The Customer Experience. We can only half tell the story of what Lee Valley does for its customers. Let’s discuss some of the things it does that turns customers into proselytizers for the company:
As Lee said to me, “With our customers, we’d like to create a state of awe, though we never want to shock them.” That’s a better way of expressing an idea about quality used in business 20 years ago: “We don’t want to satisfy customers: We want to delight them.”
Helping Out. In our Annual Report on Annual Reports 2003, we have implied that 21st century corporations have to do more than create shareholder value. They must and will broadly create value for the society of which they are a part. (By the way, we’ll be announcing the highlights of this report to the press this week, and it will be posted on the website by July 31).
Lee Valley does this in several ways, but let’s cite a simple one. If you recruit a new customer for the company, it will donate $5.00 to the Nature Conservancy or United Way. It has recently geographically segmented its catalog customers so that they can see the local Nature Conservancy projects in their catalogs that they will be helping if they’re good recruiters. Lee, incidentally, is a Board member for the Nature Conservancy of Canada, so this program has become a handy way for him to put his money where his mouth is.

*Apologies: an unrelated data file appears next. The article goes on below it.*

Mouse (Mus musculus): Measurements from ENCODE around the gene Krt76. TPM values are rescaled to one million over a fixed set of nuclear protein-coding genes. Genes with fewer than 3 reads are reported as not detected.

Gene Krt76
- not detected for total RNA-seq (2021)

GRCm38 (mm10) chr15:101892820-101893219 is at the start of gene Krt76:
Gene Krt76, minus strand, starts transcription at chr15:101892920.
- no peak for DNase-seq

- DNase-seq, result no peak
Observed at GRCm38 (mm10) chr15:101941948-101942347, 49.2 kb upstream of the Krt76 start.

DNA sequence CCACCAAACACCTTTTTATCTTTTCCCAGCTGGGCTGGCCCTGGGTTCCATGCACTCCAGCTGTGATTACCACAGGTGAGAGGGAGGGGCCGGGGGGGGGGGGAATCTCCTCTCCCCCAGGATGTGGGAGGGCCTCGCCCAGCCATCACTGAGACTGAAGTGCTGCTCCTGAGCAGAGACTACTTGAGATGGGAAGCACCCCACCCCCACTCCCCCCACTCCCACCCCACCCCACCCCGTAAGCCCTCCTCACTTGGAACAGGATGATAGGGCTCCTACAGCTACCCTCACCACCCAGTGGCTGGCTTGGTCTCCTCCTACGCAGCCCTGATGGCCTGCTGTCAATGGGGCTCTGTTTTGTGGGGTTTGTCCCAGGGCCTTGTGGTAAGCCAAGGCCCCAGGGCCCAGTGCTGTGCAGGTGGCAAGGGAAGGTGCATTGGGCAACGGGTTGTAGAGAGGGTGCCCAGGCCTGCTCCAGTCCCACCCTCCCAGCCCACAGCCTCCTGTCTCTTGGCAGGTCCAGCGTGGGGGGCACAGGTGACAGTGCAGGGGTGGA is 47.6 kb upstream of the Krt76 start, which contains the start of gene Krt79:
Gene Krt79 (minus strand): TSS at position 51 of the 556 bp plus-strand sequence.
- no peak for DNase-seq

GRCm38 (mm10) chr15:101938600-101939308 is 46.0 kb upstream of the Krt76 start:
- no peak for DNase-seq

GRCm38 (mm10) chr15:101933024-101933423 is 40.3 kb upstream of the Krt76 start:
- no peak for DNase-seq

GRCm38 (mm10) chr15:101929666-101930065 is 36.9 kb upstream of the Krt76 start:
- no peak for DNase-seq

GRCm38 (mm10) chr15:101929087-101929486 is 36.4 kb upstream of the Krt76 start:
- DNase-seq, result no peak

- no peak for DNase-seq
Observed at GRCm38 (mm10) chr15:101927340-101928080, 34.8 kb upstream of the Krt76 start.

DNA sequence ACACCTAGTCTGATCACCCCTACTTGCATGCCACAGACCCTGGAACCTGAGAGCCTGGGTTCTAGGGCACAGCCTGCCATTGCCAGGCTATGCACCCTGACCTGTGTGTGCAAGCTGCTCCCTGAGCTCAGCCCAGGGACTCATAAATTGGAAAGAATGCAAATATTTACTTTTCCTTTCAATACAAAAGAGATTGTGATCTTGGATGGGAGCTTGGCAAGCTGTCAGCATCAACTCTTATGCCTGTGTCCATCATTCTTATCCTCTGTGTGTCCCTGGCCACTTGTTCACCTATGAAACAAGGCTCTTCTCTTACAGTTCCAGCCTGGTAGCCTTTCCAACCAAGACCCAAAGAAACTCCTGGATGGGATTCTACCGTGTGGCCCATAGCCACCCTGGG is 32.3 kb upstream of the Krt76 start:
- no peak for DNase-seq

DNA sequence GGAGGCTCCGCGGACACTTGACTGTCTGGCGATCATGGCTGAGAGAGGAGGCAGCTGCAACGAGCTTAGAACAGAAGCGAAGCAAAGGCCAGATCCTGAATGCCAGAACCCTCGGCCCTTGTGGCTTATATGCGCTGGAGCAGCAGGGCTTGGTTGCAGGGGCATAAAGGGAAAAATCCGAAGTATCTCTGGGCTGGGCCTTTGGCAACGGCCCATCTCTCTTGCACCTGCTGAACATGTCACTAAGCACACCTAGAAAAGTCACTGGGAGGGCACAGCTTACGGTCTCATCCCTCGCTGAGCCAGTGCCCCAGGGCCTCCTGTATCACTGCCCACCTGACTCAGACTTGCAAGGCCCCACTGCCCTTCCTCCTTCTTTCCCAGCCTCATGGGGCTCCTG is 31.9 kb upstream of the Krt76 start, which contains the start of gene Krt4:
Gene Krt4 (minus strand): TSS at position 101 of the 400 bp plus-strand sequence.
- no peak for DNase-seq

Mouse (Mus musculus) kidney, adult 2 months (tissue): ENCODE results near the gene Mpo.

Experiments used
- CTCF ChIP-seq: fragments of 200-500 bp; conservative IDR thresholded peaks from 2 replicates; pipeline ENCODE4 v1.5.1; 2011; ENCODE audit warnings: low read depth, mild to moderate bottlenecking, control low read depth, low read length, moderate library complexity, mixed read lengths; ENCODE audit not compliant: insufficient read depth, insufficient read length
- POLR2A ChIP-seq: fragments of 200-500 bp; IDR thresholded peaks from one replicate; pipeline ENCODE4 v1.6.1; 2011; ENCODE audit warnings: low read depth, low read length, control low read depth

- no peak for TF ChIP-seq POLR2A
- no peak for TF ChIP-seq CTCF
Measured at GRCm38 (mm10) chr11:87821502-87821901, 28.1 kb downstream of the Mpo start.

It’s About Product. We’ve said that Lee Valley answers the question: How do you beat Walmart, Home Depot, and the other Behemoths who offer average merchandise that wears out, at medium, but not sharply discounted prices, based on squeezing their suppliers too hard? The answer: Offer a great product, don’t waste bucks on frivolous marketing, and back the product to the hilt. Then the grapevine will bring customers to your door.
A Loose Screw. Now we’re waiting to see if Lee Valley is all it’s cracked up to be, having sung its praises based on copious hearsay. We’ll find out if the free, small screw Mr. Lee offered us for our errant Felco #2 does arrive. We’ll be watching the mailbox, because the acid test of any business is how well it does the small things. A few minor things done well at the beginning win customers for life.
The opposite tack will gain you some devout enemies. Years back we called a credit card unit of one of the world’s largest banks. Phoney charges, maybe to the tune of $10.00, had appeared on a couple of our bills. By the way, the bank’s consumer activities are immensely profitable. When we talked to a manager, he recoiled, told us not to bother him with such small matters, and advised us to call the disreputable merchants who were palming off these charges. As a result, we have cut every business relationship with that bank, and we go out of our way to advise some of its major customers about its arrogance. Ethical lapses by this bank regularly appear in the news.
We don’t think the people in Lee Valley will ever kiss off business so cavalierly. That’s how you beat the big guys: don’t be like them.
Copyright 2004 GlobalProvince.com